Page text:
The final Public Hearing on the NYU Superblock ULURP will be this Friday, June 29th at the New York City Council, at 9:30 am. There is a planned a rally at City Hall that morning which is going to make it difficult to get in or be heard at this final and important hearing.
The debates have been hot, vitriolic and highly personal; the opportunities to insert rational compromise without ridicule extremely rare. But, whatever your persuasion, this will be your last chance to affect a plan that will be approved, so we are urging you to write with constructive considerations for the City Council’s recommendation (unless you are up to braving the crowd on June 29th at City Hall). Here’s the target list:
City Councilmember Margaret Chin
165 Park Row, Suite 11
New York, NY 10038
fax: (212) 587-3138
City Councilmember Rosie Mendez
237 1st Avenue, #504
New York, NY 10003
fax: (212) 677-1990
City Council Speaker Christine Quinn
224 West 30th Street, Suite 1206
New York, NY 10001
fax: (212) 564-7347
What’s Left on the Table
In our opinion, the “Just Say No” approach adopted by our Community Board was ill-advised and actually prevented discourse and constructive modification to an NYU plan that might have included more actual benefits to Greenwich Village AND its surrounding neighborhoods BEFORE submission to other agencies.
To date the most constructive recommendations have come from Borough President Stringer, which reduced density and led the way for more light and air for blocks surrounding the Super Blocks. You can see Borough President Stringer’s recommendations here.
The City Planning Commission’s revisions cancelled many of those benefits, except for the elimination of a dormatory over the proposed Public School site at the southeast corner of LaGuardia and Bleecker. Instead, what was proposed as a hotel at the southwest corner of Mercer and Houston will be used for housing and/or a dormitory. You can see a summary of the City Planning Commission’s recommendations here.
The elimination of the hotel is no more than a pyrrhic victory in the name of reducing high pedestrian traffic. More thoughtful consideration might have revealed that the hotel’s use by adult populations as a guest facility and managed by a staff (preferably locally hired) charged with the orderly maintenance and care of grounds, facility and operation might have been less dense and disruptive and more encouraging of local retail and cultural trade appreciated by adult neighbors and merchants as well as guests. Remember any entertainment uses would still have to face public approval through licensing.
A similar short sightedness has occurred with the elimination of the C6 retail uses on the groundfloor in the area to the north of the Superblocks. This area is already populated with grandfathered retail locations and any application for a BSA variance can overcome the zoning restriction on new ones. Instead, what should have occurred was the addition of a Special Permit for the area, which would have allowed some limited retail uses and banned others altogether (like bars and restaurants or if one is still spooked by the Big Box Store phenominon, retail with footprints of 10,000 sq feet or more).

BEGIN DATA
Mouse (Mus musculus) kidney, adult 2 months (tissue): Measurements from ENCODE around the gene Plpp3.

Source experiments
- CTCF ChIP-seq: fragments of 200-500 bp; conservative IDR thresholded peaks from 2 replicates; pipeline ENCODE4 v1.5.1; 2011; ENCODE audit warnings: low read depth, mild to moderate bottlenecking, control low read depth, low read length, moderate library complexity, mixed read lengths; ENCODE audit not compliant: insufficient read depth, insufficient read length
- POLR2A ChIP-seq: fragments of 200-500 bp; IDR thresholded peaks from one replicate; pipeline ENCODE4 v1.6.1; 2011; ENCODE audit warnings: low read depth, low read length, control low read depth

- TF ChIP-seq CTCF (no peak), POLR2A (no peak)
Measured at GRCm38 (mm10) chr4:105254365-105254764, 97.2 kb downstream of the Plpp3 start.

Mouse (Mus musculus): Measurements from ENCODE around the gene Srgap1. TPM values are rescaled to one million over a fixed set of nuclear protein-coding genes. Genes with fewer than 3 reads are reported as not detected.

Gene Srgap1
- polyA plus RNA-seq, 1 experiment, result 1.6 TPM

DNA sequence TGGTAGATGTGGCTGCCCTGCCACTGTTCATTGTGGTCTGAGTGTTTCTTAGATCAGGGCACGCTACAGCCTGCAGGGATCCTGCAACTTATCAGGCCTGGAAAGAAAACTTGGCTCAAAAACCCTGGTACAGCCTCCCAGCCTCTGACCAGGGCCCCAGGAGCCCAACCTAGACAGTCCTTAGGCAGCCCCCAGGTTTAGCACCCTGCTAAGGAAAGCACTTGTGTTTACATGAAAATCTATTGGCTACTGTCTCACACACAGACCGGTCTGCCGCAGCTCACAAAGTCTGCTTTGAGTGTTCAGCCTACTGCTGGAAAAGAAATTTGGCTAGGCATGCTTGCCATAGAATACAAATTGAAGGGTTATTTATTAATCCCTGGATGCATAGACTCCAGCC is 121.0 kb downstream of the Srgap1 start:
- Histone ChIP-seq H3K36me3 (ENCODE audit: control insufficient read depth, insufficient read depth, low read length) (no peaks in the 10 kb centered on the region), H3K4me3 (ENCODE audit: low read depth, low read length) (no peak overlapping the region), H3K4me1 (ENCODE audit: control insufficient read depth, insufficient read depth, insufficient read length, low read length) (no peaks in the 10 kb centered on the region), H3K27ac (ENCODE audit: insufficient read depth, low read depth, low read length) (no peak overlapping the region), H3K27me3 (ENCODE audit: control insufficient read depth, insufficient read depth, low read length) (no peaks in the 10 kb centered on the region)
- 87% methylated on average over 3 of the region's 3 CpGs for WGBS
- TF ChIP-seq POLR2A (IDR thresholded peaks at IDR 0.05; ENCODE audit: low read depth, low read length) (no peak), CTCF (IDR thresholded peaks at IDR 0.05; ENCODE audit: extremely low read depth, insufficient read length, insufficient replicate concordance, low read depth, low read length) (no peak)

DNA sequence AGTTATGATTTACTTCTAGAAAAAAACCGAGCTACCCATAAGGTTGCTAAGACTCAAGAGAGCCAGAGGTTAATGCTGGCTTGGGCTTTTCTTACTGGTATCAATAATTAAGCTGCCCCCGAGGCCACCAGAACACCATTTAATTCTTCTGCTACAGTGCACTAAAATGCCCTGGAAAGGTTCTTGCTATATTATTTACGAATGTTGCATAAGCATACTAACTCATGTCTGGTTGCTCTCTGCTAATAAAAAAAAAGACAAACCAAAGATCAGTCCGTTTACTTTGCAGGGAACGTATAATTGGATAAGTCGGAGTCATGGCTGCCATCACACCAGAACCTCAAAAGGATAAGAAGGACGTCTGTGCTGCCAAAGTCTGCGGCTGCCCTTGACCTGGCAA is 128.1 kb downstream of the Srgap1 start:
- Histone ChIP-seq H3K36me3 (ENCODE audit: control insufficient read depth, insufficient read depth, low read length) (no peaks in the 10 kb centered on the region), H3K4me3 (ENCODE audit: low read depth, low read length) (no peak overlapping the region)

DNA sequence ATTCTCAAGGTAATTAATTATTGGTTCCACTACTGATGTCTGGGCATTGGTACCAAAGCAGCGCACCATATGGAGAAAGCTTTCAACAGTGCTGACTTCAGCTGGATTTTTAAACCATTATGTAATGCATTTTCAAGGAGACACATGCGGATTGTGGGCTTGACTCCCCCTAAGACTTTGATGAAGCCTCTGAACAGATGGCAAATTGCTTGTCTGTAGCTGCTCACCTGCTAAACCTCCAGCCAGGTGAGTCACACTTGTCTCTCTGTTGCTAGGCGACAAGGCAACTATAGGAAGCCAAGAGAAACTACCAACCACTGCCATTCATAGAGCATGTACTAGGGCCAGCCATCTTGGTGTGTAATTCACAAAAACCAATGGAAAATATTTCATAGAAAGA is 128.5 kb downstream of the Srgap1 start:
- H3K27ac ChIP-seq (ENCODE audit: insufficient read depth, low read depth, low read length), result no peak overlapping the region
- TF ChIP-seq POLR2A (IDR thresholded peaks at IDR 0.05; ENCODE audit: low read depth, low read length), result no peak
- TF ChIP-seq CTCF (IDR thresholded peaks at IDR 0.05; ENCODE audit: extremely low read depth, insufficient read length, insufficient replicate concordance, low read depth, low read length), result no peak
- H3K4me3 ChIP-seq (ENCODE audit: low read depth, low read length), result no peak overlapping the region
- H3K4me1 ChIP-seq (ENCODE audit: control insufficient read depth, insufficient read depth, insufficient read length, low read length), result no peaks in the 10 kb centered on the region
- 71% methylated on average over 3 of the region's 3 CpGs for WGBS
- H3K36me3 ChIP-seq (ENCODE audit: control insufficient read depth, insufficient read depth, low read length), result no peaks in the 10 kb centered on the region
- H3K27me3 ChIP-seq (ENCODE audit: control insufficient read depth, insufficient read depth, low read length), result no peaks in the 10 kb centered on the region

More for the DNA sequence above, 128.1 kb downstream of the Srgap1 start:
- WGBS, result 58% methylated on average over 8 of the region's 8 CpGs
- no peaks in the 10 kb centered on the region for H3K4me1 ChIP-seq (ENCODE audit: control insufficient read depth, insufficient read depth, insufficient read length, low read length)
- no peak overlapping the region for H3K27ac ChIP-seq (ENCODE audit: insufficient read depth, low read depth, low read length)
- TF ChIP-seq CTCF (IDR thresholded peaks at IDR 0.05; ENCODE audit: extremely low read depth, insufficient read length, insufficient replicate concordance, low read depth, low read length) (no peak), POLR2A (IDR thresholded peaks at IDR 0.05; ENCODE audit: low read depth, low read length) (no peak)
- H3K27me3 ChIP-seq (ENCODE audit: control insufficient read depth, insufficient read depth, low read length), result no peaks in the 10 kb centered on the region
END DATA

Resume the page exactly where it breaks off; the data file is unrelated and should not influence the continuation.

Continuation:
Still missing in this dialogue are constructive give-backs that NYU has the capacity to deliver with low financial penalty and high community benefit. Such give-backs could include provision of local, storefront medical facilities like dental or vision or physical therapy clinics, or other non-emergency outpatient services tied into their full-service medical, dental and nursing schools and facilities. Greenwich Village has lost a hospital and is steadily growing in need of local senior and child health oversight – especially east of Sixth Avenue. Another give-back would be in mandatory provision for local free access to classrooms and facilities for area nonprofits – including practice or performance space for severally strained art-based nonprofits. There are other possibilities, too, like affordable groundfloor leases for incubator businesses.
Community-Serving Stipulations: We pose that in some cases the addition of true community-serving stipulations of mandatory long-term impact would do more to guarantee that NYU-owned property would be less exclusionary and more beneficial to the neighborhoods in which it lives, including jobs, than some reductions in height, or the inconvenience of prolonged construction or parking spaces or even more “green” enhancements.
Why offsite isn’t a real answer: What would truly be regressive would be more pressure for NYU to acquire free-market properties. Though we are supporting of all efforts to locate campuses throughout all of New York City and its Boroughs, the reality is that fully legal NYU pop-ups will occur in closer proximity to existing campus locations. In many neighborhoods this could include dormitories in already more dense residential areas, classrooms, large retail-leased facilities. There are a lot of neighborhoods and their infrastructures that would be no less inconvenienced or compromised than the Superblocks or their inhabitants, with less opportunity to shape a mutually compatible destiny…NoHo among them.